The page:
Rod Flora, a Newburgh contractor working with E.ON in acquisitions, said the company will be improving the roads it uses for construction and maintenance of the turbines, to the specifications set by the county.
Rumpf estimated more than 200 construction jobs would be involved in the development of the wind farms and about 15 technicians will work and live in the area to maintain them.
He told County Commissioner Gerald Bledsoe that once the layout of the wind farm is determined, the company will come to the county to discuss bonding to protect/improve roads, county rights-of-way and entrances, culverts and bridges.
Commissioner Mary Key asked what provisions are made for decommissioning the turbines. Rumpf said the lease agreements stipulate that funds will be allocated in escrow beginning in the 20th year of the lease.
“E.ON is a global energy company,” he said, telling Key the expense and revenue stream of the project will be known “before we even put anything in the ground.”
Board of Commissioners President Steve Bottoms asked how much concrete is involved in the base for each turbine. Rumpf said soil borings will be done at each location, but the foundations will include tons of concrete and about 40,000 to 45,000 pounds of rebar reinforcement for the base.
Oakland City resident Bob Zasadny asked Rumpf how the turbines will stand up to tornadoes, noting that he’s seen six or eight tornadoes in the county during his residency here. Rumpf said the turbines are built to withstand hurricane-force winds, but they’re locked up so they’re not spinning during a storm. “We also carry a high liability policy,” he said.
Rumpf said wind power is a growing sector of the U.S. energy footprint, anticipated to increase to about 35 percent of the power provided by 2035.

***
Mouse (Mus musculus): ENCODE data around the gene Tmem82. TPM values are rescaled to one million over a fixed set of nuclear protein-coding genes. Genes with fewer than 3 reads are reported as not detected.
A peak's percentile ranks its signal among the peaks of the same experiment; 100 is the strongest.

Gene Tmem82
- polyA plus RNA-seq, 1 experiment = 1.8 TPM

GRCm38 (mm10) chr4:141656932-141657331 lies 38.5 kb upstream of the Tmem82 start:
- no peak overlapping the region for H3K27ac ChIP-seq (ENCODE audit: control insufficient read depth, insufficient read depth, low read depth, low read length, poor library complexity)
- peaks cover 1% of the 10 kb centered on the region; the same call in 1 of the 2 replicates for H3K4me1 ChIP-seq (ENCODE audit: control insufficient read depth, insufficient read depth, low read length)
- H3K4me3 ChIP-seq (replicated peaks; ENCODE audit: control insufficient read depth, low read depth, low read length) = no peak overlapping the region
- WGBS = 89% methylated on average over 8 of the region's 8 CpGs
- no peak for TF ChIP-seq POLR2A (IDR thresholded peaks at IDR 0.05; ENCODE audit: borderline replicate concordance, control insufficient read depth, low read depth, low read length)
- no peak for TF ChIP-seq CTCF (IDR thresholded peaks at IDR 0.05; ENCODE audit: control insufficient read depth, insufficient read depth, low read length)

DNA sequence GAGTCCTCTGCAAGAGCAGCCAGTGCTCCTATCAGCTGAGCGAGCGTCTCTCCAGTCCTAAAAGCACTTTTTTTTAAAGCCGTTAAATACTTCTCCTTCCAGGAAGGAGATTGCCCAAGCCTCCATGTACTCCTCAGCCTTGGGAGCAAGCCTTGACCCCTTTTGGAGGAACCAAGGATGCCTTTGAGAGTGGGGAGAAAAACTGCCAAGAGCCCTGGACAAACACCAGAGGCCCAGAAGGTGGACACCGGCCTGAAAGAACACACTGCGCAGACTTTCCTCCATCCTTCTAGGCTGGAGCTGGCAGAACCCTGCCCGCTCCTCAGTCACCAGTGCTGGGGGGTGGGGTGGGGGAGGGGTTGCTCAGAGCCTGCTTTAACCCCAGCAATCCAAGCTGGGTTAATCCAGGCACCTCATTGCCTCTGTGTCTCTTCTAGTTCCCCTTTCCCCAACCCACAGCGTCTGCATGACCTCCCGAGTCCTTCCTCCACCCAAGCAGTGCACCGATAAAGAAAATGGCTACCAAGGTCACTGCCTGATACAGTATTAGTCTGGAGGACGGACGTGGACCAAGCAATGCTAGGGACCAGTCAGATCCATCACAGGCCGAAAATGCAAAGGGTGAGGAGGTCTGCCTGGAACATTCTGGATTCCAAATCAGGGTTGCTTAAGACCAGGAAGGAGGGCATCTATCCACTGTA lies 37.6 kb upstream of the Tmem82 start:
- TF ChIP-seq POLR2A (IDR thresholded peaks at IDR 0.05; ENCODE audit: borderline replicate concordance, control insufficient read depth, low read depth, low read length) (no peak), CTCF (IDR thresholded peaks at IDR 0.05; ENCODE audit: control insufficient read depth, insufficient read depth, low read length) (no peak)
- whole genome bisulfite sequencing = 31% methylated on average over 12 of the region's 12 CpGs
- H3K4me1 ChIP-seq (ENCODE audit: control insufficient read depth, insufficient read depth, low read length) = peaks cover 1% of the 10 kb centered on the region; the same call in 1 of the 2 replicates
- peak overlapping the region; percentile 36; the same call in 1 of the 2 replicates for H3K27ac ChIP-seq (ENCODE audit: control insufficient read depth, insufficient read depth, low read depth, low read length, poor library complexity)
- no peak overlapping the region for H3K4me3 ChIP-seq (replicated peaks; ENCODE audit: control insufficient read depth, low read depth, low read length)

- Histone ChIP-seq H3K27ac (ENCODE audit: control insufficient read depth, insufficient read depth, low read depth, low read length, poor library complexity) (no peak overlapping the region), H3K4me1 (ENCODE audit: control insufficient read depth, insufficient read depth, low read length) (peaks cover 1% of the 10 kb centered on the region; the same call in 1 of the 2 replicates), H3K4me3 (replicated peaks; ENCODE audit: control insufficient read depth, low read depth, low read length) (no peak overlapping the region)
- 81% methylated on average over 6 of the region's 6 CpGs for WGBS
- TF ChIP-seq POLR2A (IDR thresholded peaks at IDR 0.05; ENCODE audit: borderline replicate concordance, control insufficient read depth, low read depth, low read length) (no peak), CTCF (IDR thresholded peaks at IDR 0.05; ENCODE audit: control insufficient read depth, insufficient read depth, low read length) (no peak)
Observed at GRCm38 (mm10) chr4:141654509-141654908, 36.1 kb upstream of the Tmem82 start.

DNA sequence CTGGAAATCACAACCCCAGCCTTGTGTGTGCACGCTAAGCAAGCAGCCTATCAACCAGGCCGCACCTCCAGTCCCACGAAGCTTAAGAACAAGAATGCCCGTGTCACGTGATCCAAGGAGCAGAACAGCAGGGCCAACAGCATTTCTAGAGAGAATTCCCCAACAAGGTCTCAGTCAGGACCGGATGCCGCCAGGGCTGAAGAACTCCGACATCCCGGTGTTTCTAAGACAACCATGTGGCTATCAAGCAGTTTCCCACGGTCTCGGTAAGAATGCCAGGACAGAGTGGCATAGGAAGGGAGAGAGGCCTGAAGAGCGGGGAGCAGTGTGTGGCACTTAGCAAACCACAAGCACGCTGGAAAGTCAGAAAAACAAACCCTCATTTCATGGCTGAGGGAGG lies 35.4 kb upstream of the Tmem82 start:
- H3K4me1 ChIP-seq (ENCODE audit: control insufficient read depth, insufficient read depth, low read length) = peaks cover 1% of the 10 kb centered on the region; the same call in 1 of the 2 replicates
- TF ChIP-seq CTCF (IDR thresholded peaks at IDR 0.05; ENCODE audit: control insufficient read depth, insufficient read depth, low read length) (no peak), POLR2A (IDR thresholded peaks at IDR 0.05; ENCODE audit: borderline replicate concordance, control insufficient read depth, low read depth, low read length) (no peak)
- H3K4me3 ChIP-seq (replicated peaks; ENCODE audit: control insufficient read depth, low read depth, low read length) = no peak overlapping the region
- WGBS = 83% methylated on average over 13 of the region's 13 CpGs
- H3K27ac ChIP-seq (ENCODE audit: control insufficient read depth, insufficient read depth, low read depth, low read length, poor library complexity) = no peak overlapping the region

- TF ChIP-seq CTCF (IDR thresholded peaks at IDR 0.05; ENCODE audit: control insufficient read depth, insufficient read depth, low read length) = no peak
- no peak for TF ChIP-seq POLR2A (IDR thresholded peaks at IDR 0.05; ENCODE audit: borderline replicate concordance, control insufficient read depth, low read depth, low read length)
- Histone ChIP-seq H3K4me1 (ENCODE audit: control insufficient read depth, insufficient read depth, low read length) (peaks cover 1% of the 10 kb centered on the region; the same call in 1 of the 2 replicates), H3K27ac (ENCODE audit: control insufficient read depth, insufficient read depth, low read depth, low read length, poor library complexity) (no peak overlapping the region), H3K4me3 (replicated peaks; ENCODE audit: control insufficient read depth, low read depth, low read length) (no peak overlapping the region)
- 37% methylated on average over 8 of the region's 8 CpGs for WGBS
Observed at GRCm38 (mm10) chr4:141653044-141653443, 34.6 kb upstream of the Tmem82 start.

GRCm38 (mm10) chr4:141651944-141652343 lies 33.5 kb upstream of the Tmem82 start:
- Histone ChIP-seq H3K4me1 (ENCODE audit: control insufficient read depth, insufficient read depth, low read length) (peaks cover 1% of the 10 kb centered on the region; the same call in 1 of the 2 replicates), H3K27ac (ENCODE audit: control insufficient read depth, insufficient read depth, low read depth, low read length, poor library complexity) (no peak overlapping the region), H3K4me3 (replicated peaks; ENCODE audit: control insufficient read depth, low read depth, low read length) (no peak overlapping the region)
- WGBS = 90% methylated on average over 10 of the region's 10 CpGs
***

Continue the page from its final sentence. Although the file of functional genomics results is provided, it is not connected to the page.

Jim Tate, rural Princeton, asked whether the turbines would interfere with the county’s Doppler radar system. Rumpf said the Federal Aviation Administration requires turbines to be located no closer than three nautical miles from a Doppler tower. “It’s part of our due diligence,” he told Tate.
Dennis Kiesel of Poseyville asked why E.ON would want to encroach on small towns, questioning why setbacks aren’t at least 1,640 feet.
Rumpf said the setbacks are at least 1.1 times the height of the turbine.
Ron McRoberts asked whether E.ON would make use of local union labor for its steel, electrical and iron work. “We try to outsource locally as much as possible,” Flora told him.
Les Kiesel of Haubstadt noted that if he has ground adjacent to property leased by E.ON for a turbine, the terms of the lease agreement would have the turbine within 550 feet of his property line, even if he intended to build a home on the property. He also said he’s read information about the physical effect of living within two miles of a turbine, making note of the turbines’ flickering lights. “I’m not a lease owner, I’m somebody living in the shadow of these turbines,” he said.